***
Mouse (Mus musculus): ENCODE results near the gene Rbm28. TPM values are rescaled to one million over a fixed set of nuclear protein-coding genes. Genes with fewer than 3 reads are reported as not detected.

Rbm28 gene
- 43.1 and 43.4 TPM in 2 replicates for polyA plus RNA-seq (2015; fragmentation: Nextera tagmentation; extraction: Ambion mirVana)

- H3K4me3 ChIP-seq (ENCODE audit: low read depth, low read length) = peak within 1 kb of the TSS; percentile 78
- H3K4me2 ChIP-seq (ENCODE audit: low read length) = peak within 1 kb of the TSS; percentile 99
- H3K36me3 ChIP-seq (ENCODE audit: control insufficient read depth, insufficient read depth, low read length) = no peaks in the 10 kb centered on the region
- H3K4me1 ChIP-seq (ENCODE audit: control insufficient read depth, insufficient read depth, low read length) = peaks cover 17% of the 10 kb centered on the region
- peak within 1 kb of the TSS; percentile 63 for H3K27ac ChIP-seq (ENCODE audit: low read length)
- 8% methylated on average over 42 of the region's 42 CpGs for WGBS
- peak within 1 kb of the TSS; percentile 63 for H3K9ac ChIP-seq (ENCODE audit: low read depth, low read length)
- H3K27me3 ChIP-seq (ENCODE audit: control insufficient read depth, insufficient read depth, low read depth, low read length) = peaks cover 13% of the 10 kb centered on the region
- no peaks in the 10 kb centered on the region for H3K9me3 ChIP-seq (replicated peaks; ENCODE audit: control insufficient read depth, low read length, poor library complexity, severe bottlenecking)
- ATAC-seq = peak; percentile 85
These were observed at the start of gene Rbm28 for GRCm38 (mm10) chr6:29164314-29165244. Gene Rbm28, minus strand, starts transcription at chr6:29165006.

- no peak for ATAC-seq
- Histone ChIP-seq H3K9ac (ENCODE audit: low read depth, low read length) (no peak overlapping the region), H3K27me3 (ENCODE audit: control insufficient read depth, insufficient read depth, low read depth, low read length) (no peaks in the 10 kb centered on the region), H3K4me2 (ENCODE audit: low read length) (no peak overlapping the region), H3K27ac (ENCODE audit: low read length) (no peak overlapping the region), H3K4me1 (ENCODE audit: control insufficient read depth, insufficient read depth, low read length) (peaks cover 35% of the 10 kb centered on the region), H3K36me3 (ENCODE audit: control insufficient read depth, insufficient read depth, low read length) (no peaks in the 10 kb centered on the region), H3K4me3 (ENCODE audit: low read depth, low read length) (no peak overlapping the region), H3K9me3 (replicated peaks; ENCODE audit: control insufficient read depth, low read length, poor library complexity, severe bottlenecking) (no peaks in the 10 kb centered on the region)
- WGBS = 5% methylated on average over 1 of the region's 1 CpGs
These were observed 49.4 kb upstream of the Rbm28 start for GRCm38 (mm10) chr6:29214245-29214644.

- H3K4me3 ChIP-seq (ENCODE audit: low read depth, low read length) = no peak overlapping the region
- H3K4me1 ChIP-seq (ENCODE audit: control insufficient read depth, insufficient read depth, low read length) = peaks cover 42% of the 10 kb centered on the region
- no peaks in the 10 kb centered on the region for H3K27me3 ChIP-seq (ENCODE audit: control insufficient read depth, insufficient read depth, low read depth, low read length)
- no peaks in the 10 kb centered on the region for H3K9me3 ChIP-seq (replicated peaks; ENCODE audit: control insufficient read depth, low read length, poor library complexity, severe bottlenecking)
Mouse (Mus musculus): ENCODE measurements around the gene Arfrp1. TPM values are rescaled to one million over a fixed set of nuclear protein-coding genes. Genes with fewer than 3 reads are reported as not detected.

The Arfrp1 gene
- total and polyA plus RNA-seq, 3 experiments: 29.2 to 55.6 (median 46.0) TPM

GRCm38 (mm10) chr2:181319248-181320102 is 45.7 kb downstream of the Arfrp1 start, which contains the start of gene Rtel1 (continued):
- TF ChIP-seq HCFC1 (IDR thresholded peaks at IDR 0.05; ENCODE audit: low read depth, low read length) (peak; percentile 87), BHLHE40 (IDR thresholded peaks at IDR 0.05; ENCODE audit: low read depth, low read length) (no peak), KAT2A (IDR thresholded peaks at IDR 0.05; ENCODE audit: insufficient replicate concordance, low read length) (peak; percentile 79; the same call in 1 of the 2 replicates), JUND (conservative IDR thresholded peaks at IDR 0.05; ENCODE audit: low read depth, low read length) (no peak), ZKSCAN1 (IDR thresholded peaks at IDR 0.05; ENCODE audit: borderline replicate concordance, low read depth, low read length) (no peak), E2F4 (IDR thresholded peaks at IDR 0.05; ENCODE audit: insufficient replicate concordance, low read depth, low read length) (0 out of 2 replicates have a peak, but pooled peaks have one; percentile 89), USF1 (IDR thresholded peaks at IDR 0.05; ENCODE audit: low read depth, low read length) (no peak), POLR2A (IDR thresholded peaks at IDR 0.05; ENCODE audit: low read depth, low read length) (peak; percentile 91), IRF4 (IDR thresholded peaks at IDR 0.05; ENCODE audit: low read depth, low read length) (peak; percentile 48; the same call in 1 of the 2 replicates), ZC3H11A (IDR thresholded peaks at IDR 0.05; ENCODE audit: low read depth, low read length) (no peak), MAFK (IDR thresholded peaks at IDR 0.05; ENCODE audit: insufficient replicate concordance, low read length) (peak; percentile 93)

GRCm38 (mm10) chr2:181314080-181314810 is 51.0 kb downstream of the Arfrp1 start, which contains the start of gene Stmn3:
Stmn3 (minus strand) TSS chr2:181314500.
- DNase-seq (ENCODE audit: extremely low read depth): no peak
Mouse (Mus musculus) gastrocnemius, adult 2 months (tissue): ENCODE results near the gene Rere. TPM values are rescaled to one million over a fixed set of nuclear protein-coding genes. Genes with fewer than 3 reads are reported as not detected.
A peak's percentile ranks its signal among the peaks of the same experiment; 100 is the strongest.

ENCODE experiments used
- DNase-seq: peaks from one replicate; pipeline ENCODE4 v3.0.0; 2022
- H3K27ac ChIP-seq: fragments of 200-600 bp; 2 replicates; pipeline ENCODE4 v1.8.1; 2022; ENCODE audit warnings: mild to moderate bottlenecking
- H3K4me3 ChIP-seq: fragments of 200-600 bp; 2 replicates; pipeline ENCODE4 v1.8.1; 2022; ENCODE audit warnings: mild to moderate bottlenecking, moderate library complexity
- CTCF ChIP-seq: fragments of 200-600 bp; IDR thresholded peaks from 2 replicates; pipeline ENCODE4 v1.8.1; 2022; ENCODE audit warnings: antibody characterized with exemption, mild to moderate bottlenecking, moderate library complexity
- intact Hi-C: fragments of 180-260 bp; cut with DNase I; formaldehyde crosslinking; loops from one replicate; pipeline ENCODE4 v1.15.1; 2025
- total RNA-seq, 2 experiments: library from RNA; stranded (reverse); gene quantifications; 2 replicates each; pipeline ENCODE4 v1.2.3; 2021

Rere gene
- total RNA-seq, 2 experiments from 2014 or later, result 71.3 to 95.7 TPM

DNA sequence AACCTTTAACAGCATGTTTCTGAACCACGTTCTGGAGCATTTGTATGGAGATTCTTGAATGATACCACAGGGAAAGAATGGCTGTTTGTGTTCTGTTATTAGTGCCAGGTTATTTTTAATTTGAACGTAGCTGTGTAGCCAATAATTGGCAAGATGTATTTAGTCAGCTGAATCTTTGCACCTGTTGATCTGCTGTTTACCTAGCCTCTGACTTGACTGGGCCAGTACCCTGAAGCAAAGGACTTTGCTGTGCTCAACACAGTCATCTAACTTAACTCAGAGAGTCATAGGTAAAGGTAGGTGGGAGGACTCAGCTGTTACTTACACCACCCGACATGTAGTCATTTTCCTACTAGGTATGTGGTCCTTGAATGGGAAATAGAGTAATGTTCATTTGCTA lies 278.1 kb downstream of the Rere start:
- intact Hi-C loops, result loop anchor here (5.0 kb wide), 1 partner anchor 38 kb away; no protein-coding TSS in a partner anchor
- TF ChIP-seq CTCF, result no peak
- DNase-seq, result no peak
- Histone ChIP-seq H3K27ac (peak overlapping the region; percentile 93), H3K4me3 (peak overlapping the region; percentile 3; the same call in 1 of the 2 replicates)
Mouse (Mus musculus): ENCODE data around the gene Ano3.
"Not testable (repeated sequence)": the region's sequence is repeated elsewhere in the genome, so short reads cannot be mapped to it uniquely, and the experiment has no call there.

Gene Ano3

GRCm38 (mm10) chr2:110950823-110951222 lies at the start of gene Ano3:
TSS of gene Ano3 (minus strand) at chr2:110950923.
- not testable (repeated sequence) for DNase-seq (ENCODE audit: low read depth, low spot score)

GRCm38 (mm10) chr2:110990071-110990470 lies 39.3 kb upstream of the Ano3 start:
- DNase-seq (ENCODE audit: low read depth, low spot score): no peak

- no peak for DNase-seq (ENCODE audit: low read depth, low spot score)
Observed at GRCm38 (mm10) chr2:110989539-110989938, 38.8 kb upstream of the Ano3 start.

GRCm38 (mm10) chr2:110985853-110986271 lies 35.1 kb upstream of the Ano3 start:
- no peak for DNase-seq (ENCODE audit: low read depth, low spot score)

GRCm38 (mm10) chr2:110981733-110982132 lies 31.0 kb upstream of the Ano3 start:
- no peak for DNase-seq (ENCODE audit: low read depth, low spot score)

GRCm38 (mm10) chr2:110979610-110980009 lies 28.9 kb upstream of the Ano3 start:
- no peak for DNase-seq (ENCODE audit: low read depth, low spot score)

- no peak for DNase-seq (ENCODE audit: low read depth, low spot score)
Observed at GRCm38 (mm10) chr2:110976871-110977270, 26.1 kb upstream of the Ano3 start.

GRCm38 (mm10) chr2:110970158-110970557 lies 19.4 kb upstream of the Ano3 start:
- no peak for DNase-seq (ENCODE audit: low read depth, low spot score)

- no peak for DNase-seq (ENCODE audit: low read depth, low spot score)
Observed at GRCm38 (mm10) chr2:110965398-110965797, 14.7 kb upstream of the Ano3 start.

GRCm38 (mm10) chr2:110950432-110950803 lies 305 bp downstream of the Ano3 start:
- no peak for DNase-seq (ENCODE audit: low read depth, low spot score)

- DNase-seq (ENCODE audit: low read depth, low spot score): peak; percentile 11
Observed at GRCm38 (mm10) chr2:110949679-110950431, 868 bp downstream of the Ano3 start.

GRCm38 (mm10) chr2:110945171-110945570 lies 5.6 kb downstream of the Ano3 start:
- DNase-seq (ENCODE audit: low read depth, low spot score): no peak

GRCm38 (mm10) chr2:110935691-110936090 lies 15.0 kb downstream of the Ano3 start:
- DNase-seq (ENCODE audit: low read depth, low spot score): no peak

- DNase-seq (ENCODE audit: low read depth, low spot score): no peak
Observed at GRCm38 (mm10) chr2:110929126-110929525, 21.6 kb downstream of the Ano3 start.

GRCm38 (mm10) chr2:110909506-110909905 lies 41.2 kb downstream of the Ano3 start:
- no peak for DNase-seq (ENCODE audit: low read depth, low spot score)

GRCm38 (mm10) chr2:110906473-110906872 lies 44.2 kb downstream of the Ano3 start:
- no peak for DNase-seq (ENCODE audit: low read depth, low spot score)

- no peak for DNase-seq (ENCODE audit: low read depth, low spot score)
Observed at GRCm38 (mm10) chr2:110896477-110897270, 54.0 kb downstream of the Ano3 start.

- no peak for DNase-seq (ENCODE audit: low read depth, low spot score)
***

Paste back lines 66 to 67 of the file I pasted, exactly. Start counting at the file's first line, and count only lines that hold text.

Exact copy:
- no peak for DNase-seq (ENCODE audit: low read depth, low spot score)

- no peak for DNase-seq (ENCODE audit: low read depth, low spot score)